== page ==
Before the infamous black square and “allyship” series of darker complexions made their debuts on beauty brand feeds, the status quo historically perpetuated the glorification of light-skinned beauty. Beauty brands have a huge role to play in ensuring that this moment of reflection transcends hashtags and propels beauty consumption into a new set of celebratory values that also reflects the beauty of Brown and Black women. The tokenization of women of color in moments such as these is nothing new. It’s important we bring to light the many ways in which women of color have been discouraged from appreciating their natural beauty, as well as unpack the dissociation that white supremacy has created between women of color and nature itself.
To achieve this, we turn to the concept of Intersectional Environmentalism. Brought to light by environmental activist Leah Thomas, the term seeks to address the need for an inclusive version of environmentalism that advocates for the protection of both people and the planet. By identifying ways injustices have targeted marginalized communities, we can simultaneously explore how our relationships with the earth are deeply connected.
I was a wee teeny-bopper when I acknowledged that swimming during the summer and UV rays had negative implications on my skin tone, rather than my skin safety. There I was, a tiny sprout on my neighborhood swim team, coming home aware of the casual callouts that were to come regarding the darkness I acquired under the sun. I internalized the thought that playing outside meant rebelling against the notion that tanning wasn’t a good look for me. I had quite the anarchist, tomboy disposition. I learned to revel in my misbehavior, not caring how I looked, rather than learning to bask in my ability to waltz around in perpetual glow.
My short-sighted perspective as a child would be debunked later in life when I would learn that the beauty implications of the foundation counter were just a taste of the prioritization of lighter skin across many facets of a woman’s life. Lighter skin garners the support of higher-paying consumers, causing fashion and beauty leaders to display Black and Brown cultures on white women down runways and in beauty campaigns. Lighter skin has dominated media spaces meant to be more representative of BIPOC cultures. Having darker skin in the healthcare system has negative safety implications for the level of care medical professionals will take when diagnosing you and assessing your needs. Having darker skin makes you a more likely target for sexual harassment and abuse, reflecting the way we over-sexualize women of color and deeply respect the sanctity of whiteness. Having lighter skin can even lead to receiving less prison time. Now, tell me that the way brands value and portray beauty doesn’t have large implications for the way women exist in this world.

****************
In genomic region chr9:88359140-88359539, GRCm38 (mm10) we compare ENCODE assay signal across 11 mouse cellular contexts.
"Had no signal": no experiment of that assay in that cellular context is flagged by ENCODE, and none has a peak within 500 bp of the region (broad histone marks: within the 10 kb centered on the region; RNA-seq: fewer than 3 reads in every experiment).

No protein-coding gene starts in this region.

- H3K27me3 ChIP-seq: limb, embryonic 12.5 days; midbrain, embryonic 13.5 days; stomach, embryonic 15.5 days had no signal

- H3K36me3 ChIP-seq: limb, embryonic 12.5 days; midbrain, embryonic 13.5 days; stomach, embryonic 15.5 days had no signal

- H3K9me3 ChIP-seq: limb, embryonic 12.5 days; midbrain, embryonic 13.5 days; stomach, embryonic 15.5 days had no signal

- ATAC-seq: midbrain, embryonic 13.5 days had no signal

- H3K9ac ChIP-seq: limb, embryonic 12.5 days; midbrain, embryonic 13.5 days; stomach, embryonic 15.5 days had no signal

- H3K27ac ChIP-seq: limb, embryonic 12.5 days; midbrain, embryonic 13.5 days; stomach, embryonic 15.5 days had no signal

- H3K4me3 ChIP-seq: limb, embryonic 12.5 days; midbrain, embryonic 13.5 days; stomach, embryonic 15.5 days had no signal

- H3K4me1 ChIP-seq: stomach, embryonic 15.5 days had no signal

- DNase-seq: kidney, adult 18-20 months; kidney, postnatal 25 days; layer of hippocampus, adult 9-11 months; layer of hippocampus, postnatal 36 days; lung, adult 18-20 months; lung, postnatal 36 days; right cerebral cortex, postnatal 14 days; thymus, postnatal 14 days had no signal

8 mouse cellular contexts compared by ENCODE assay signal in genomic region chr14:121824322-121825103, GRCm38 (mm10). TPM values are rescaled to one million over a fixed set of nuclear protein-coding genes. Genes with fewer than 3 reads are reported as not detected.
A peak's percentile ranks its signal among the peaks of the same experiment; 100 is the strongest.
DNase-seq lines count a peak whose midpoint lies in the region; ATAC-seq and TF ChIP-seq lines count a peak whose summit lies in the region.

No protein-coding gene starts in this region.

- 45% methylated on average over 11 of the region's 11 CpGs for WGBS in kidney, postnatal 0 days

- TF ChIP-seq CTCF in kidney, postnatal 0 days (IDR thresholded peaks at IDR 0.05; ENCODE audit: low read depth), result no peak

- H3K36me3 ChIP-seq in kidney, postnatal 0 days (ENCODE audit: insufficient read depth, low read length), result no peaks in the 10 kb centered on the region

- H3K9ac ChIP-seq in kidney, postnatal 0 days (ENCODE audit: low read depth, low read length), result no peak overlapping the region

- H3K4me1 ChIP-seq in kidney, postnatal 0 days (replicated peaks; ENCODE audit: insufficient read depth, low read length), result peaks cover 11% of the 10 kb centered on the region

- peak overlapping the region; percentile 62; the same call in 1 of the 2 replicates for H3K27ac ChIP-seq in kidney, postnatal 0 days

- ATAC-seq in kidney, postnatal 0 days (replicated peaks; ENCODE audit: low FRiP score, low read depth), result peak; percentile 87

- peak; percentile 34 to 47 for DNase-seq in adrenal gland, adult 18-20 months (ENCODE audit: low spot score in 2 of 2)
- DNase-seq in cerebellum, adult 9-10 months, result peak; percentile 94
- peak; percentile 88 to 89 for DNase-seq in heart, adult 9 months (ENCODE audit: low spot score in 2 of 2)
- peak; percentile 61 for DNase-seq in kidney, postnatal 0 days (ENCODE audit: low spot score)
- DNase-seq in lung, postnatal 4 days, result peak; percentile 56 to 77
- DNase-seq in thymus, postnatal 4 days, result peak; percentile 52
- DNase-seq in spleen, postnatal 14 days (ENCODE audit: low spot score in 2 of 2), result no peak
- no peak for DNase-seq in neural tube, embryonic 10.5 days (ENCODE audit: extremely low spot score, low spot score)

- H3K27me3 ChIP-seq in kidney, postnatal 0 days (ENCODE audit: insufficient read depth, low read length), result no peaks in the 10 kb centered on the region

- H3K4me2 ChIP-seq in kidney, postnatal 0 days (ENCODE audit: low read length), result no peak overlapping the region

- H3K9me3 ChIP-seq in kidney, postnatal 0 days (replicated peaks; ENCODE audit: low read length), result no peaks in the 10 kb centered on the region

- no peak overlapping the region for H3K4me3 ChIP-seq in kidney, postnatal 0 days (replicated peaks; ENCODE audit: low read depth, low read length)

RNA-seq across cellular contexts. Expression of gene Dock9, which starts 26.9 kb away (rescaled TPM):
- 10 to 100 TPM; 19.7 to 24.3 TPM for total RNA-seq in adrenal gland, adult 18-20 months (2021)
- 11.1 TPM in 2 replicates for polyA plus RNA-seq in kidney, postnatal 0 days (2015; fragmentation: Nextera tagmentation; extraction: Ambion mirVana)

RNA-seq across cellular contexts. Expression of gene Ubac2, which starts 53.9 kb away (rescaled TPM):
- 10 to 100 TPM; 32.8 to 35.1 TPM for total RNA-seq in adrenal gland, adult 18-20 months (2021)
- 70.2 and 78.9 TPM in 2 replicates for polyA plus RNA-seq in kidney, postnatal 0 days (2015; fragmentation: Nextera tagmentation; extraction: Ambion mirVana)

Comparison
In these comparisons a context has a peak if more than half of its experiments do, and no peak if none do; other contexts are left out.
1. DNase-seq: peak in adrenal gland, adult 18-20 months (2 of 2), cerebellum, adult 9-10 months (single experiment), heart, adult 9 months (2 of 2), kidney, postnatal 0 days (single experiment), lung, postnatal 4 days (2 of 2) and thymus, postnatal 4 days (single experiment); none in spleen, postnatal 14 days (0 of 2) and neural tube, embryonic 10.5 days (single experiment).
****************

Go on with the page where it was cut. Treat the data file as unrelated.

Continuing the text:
Even with the awareness that has come with age, we still run our fingers along calm waters nearby and watch water droplets glisten in the sun as they run off our arms, feeling youthful rebellion warm our bodies as they golden. Sounds like quite the beauty campaign, right?
Harnessing people of color in the beauty industry means celebrating our resistance in solidarity. Show our brown hands holding your latest product, and make sure the development of that product doesn’t exploit our people.
Showcase brown skin glowing naturally under the sun, supported by the emphasis your products can bring.
Tell people of color that we deserve to breathe fresh air wading amidst trees by creating art that tells that story.
Partner with us to make sure the story you want to tell showcases how connected we are to mother nature, to madre tierra, as people of color.
And when you build these campaigns, organize these photoshoots, select influencers, and tell our stories, make sure you are showcasing that our skin comes in many beautiful shades.
By: Diandra Marizet